Assessing the Test career batting and bowling averages per team also underscores the closeness of the two squads. When batting in Tests, Australia averages 3.76 more runs per wicket, while England’s Test bowlers concede 1.84 fewer runs per wicket.
So, with batting and bowling statistics tightly matched, which individual members of each team need to improve to bolster their country’s chances of Ashes glory?
English and Australian individual batting averages (career and 2015 Ashes)
- Australian opener, Chris Rogers, has been a rock of consistency at the top of the order throughout the 2015 Ashes series to date, scoring at an average of 77 – that’s 33.37 more runs per innings than his career average of 43.63
- The only Australian players to exceed their career batting averages while on tour are:
- Of Australia’s underperforming middle order, Aussie skipper, Michael Clarke, has been the most disappointing, averaging just 18.80 runs per innings – that’s a mammoth 30.93 runs per innings less than his career batting average of 49.73
- Australia’s middle order batting has looked helpless during the 2015 Ashes series, with multiple out-of-touch batsmen (excluding Clarke):
- Adam Voges: Averaging 14.60 runs per innings – 25.40 runs per innings less than his career batting average of 40
- Brad Haddin: Averaging 14.50 runs per innings – 18.48 runs per innings less than his career batting average of 32.98
- Mitchell Marsh: Averaging 15 runs per innings – 15.70 runs per innings less than his career batting average of 30.70
- Shane Watson: Averaging 24.50 runs per innings – 10.69 runs per innings less than an already low career batting average of 35.19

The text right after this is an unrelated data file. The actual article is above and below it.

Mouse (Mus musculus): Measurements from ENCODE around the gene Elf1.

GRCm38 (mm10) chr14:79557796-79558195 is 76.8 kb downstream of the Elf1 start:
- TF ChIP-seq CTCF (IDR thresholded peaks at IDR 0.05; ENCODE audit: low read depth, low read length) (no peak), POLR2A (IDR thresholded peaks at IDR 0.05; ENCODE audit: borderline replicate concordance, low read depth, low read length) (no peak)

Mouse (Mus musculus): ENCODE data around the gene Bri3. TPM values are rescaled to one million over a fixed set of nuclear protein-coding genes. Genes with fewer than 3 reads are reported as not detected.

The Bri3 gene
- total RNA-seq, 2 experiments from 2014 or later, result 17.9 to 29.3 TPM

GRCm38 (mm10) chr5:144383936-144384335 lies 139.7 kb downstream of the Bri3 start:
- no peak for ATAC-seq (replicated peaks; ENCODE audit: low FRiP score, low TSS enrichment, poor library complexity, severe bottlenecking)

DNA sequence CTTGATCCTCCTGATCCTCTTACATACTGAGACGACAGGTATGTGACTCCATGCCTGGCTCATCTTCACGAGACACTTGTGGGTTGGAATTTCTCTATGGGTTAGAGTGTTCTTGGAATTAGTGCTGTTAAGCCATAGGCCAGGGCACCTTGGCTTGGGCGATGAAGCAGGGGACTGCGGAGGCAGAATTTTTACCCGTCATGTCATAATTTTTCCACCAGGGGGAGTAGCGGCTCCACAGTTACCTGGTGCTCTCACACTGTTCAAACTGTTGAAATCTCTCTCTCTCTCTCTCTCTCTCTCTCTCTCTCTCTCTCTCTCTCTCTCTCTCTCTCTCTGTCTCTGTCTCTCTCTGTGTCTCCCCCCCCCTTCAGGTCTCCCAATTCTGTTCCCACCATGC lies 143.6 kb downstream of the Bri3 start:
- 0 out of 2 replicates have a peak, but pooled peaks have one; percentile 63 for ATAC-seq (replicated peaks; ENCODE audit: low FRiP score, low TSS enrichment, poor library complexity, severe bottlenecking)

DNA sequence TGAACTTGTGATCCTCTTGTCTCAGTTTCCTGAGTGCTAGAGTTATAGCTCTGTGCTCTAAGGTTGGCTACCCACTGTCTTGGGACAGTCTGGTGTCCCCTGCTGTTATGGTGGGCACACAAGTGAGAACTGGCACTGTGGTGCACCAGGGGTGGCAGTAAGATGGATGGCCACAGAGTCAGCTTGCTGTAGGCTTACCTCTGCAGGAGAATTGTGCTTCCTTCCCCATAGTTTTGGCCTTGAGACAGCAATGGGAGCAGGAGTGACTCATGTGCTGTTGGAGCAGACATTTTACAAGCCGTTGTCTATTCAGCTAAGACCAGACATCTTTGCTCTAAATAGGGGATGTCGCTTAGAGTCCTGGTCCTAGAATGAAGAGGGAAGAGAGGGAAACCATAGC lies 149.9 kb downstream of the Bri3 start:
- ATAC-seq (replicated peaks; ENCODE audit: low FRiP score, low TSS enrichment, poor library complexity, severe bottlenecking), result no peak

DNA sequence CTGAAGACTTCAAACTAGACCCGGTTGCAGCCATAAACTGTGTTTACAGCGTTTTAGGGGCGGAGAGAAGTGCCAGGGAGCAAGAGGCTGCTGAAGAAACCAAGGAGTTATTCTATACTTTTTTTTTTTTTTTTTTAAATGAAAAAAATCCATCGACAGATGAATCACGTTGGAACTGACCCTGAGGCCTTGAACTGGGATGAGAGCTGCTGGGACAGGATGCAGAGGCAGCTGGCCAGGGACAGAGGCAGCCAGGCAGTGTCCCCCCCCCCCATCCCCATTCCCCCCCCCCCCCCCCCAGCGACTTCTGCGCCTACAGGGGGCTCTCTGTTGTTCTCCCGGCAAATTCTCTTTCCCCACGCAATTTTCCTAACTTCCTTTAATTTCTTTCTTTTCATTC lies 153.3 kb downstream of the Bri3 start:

Note: Steven Finn has not been required to bat in the 2015 Ashes series to date, and so has no batting average for the series.
- English young gun and likely captain-in-waiting, Joe Root, is leading the way with the bat for the hosts, accumulating runs at an average of 62.60 during the 2015 Ashes – that’s 7.58 more runs per innings than his career average of 55.02
- The only English players to exceed their career batting averages while on tour are:
- England’s top order has floundered massively during the 2015 Ashes campaign, with a number of undeforming batsmen:
- Jos Buttler: Averaging 13.40 runs per innings – 25.24 runs per innings less than his career batting average of 38.64
- Gary Ballance: Averaging 24.50 runs per innings – 23.26 runs per innings less than his career batting average of 47.76
- Jonny Bairstow: Averaging 5 runs per innings – 21 runs per innings less than his career batting average of 26
- Adam Lyth: Averaging 12 runs per innings – 10.20 runs per innings less than his career batting average of 22.20
- While Lyth does not have the fourth worst average differential, his series and career averages are far too low for an opening batsman
In two vulnerable line-ups, which batsman can hold their nerve?
So far, 2015’s fight for The Urn has been characterized by a battle of brittle batting line-ups. For Australia, it’s an increasingly insecure middle order that’s the cause of its batting frailty. For England, a vulnerable top order has been repeatedly exposed.
The potential problem for England is that it seems to be out of options to replace its underperforming batsmen. Buttler, Balance and Bairstow have all been in-and-out of the Test team of late, and all are underachieving and short on confidence. At the top, the long-term troubles of captain Cook have been well documented, with the English skipper just doing enough to avoid the wrath of the tabloids. Over the same period, a number of opening partners have come and gone with little success. And, with Lyth averaging a mere 12 runs per innings, the opening partnership remains an unsolved problem for England.